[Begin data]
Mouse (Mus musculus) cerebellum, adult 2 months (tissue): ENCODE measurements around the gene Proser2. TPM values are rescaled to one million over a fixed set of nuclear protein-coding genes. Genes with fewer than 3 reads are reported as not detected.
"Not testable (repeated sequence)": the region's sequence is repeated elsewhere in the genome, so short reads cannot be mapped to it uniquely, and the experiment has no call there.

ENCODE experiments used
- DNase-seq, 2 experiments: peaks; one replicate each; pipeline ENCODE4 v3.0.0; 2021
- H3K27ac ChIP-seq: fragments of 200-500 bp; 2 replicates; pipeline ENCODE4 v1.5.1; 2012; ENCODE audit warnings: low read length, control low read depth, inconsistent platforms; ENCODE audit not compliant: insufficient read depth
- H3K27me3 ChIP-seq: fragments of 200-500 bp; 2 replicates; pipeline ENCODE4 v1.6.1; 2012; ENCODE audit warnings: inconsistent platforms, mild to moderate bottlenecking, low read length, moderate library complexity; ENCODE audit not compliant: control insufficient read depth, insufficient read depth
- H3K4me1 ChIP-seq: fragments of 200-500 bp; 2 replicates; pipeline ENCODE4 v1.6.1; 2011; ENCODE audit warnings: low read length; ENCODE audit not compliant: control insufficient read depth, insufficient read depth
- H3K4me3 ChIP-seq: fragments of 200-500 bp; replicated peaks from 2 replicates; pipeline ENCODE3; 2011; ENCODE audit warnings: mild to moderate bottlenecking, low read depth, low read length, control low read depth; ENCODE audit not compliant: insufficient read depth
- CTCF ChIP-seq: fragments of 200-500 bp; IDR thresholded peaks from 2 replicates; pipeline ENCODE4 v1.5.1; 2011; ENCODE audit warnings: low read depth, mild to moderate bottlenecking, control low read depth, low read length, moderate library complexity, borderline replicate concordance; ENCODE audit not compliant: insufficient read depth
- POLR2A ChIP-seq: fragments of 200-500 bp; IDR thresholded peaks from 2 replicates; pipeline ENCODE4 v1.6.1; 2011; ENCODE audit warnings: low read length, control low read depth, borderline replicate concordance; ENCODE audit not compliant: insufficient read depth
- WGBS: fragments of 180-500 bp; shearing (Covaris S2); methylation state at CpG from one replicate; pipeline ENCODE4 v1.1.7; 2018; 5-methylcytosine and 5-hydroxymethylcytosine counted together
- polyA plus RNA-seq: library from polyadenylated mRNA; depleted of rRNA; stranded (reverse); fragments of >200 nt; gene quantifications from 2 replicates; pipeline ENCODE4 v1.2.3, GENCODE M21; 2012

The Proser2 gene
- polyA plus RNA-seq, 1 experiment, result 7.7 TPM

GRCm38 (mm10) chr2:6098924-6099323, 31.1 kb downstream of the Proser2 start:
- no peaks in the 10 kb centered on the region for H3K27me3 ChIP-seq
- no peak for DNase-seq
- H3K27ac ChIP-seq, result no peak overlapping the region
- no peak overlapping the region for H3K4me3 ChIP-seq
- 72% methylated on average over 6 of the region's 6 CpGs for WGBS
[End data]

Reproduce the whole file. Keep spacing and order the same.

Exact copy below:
Mouse (Mus musculus) cerebellum, adult 2 months (tissue): ENCODE measurements around the gene Proser2. TPM values are rescaled to one million over a fixed set of nuclear protein-coding genes. Genes with fewer than 3 reads are reported as not detected.
"Not testable (repeated sequence)": the region's sequence is repeated elsewhere in the genome, so short reads cannot be mapped to it uniquely, and the experiment has no call there.

ENCODE experiments used
- DNase-seq, 2 experiments: peaks; one replicate each; pipeline ENCODE4 v3.0.0; 2021
- H3K27ac ChIP-seq: fragments of 200-500 bp; 2 replicates; pipeline ENCODE4 v1.5.1; 2012; ENCODE audit warnings: low read length, control low read depth, inconsistent platforms; ENCODE audit not compliant: insufficient read depth
- H3K27me3 ChIP-seq: fragments of 200-500 bp; 2 replicates; pipeline ENCODE4 v1.6.1; 2012; ENCODE audit warnings: inconsistent platforms, mild to moderate bottlenecking, low read length, moderate library complexity; ENCODE audit not compliant: control insufficient read depth, insufficient read depth
- H3K4me1 ChIP-seq: fragments of 200-500 bp; 2 replicates; pipeline ENCODE4 v1.6.1; 2011; ENCODE audit warnings: low read length; ENCODE audit not compliant: control insufficient read depth, insufficient read depth
- H3K4me3 ChIP-seq: fragments of 200-500 bp; replicated peaks from 2 replicates; pipeline ENCODE3; 2011; ENCODE audit warnings: mild to moderate bottlenecking, low read depth, low read length, control low read depth; ENCODE audit not compliant: insufficient read depth
- CTCF ChIP-seq: fragments of 200-500 bp; IDR thresholded peaks from 2 replicates; pipeline ENCODE4 v1.5.1; 2011; ENCODE audit warnings: low read depth, mild to moderate bottlenecking, control low read depth, low read length, moderate library complexity, borderline replicate concordance; ENCODE audit not compliant: insufficient read depth
- POLR2A ChIP-seq: fragments of 200-500 bp; IDR thresholded peaks from 2 replicates; pipeline ENCODE4 v1.6.1; 2011; ENCODE audit warnings: low read length, control low read depth, borderline replicate concordance; ENCODE audit not compliant: insufficient read depth
- WGBS: fragments of 180-500 bp; shearing (Covaris S2); methylation state at CpG from one replicate; pipeline ENCODE4 v1.1.7; 2018; 5-methylcytosine and 5-hydroxymethylcytosine counted together
- polyA plus RNA-seq: library from polyadenylated mRNA; depleted of rRNA; stranded (reverse); fragments of >200 nt; gene quantifications from 2 replicates; pipeline ENCODE4 v1.2.3, GENCODE M21; 2012

The Proser2 gene
- polyA plus RNA-seq, 1 experiment, result 7.7 TPM

GRCm38 (mm10) chr2:6098924-6099323, 31.1 kb downstream of the Proser2 start:
- no peaks in the 10 kb centered on the region for H3K27me3 ChIP-seq
- no peak for DNase-seq
- H3K27ac ChIP-seq, result no peak overlapping the region
- no peak overlapping the region for H3K4me3 ChIP-seq
- 72% methylated on average over 6 of the region's 6 CpGs for WGBS